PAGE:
I'm not going to offer a full review of trader and quantitative analyst turned philosopher and power-lifter Nassim Nicholas Taleb's new book Antifragile: Things That Gain From Disorder, other than to say that it is evocative, provocative, bold, brash, learned, and contemptuous -- and if you are at all involved in finance, then you have probably read -- or at least know about -- his previous book, The Black Swan: The Impact of the Highly Improbable . . . which explains not so much how financial collapses happen, but how to prepare and even profit from them (as Taleb did with his hedge funds) but I'm using his ideas for more selfish reasons; he often uses the restaurant business to flesh out his "anti-fragile" metaphor, as "restaurants are fragile; they compete with each other, but the collective of local restaurants is anti-fragile, for that reason . . . had restaurants been individually robust, hence immortal, then overall business would be either stagnant or weak," and you can see where this is going -- subsidies and intervention will actually destroy the health of a working system . . . and while logical folks know that opening a restaurant is risky business (though not as risky as urban legend has it) we love the fact that people keep trying, and Taleb explains this in his typical hyperbolic fashion: "in order to progress, modern society should be treating ruined entrepreneurs in the same way we honor dead soldiers, perhaps not with as much honor, but using exactly the same logic" because this person has taken heroic risk that is beneficial to others . . . but BEFORE this happens, please patronize the following restaurants, because they are inexpensive, awesome, and BYOB . . . I don't want them to become fallen soldiers . . .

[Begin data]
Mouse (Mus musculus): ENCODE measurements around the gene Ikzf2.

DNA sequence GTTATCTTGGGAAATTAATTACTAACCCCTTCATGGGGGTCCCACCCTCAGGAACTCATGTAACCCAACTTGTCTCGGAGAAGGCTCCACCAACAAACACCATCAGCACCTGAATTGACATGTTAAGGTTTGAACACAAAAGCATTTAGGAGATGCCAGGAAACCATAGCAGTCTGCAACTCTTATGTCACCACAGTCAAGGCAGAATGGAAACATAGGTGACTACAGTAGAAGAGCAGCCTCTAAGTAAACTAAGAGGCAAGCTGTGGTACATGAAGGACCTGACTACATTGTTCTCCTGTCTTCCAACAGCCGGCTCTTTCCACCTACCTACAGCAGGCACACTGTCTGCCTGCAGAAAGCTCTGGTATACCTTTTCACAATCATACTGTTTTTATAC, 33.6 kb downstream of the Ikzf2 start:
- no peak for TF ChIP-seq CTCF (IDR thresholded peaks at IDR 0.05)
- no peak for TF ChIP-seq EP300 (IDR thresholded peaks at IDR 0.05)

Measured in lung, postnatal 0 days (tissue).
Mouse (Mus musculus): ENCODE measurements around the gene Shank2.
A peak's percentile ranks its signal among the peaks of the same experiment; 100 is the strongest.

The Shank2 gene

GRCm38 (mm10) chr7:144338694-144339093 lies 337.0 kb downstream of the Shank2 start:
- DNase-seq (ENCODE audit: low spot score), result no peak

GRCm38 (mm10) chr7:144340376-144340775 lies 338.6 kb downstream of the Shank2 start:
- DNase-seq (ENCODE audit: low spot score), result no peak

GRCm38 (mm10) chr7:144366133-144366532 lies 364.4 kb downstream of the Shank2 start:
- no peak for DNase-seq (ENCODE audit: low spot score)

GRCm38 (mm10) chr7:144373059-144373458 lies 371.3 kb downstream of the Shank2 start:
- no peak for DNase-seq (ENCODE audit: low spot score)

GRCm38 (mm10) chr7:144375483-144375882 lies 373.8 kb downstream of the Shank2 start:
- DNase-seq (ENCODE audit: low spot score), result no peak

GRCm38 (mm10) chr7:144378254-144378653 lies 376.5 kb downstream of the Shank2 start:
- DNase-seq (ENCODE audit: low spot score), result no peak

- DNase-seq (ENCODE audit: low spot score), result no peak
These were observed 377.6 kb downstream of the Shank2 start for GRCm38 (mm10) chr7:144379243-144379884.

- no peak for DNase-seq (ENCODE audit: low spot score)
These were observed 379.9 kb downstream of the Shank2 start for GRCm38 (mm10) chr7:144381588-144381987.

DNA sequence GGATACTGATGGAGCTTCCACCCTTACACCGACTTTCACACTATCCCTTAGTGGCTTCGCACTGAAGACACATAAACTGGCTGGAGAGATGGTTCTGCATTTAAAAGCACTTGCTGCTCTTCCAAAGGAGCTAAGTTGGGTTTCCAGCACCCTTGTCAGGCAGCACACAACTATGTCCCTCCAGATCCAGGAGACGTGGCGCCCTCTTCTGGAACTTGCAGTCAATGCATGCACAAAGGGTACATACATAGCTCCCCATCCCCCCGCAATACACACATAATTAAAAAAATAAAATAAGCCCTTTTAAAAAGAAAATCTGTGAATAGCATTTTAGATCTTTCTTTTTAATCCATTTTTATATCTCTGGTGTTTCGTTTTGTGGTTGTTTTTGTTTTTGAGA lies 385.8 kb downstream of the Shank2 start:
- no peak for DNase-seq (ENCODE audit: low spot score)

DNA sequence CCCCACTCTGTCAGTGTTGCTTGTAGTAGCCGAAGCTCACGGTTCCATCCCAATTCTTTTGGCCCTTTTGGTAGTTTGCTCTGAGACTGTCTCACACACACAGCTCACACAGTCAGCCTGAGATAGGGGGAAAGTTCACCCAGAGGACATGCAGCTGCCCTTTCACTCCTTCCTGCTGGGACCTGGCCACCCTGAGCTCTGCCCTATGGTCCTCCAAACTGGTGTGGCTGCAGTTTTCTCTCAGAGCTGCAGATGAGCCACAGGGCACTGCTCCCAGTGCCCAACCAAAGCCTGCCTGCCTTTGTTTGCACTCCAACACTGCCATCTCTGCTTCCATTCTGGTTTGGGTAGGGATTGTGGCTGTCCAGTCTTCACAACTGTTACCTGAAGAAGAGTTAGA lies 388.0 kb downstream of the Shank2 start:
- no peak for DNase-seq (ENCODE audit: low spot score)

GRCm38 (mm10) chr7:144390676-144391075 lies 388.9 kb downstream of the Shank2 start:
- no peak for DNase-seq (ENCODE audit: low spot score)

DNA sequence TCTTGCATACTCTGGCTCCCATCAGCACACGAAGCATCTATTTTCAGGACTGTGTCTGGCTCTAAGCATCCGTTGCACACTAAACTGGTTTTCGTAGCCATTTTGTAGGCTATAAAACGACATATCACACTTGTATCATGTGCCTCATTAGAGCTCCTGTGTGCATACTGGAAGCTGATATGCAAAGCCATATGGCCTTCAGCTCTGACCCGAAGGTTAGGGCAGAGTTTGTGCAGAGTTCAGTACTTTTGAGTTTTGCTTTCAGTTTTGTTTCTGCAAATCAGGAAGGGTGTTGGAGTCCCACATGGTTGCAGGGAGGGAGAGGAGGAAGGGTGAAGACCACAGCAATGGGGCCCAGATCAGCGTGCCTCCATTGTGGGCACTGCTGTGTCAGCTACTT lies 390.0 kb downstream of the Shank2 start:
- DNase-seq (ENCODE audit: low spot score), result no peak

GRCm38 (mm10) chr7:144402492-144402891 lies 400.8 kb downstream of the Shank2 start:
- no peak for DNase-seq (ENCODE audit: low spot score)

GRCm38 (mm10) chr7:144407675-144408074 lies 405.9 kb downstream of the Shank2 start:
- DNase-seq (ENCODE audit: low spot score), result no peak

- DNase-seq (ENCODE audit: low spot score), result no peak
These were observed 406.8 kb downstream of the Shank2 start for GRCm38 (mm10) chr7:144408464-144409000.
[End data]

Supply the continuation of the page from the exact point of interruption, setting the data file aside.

1) El Gallo Giro 2 . . . a Mexican joint on Route 1 in Edison, just past Open Road Honda . . . they have awesome mole sauce and you can get enchiladas with pork or chicken or chorizo smothered in the stuff, their burritos are ridiculously huge and their tacos and guacamole are fantastic as well, this is our replacement for Taqueria la Juquilita, which changed hands and isn't as good as it once was;
2) Cafe La Terrassa, in New Brunswick, which has a new menu and a new take-out menu . . . this place is amazing, but slightly off the beaten path and never as crowded as it should be, and I will be really pissed off if it doesn't make it, so I am relying on you to eat there (and these reviews are totally unsolicited, as I have received no food, drink, coupons, sexual favors, or preferential seating for my favorable opinions).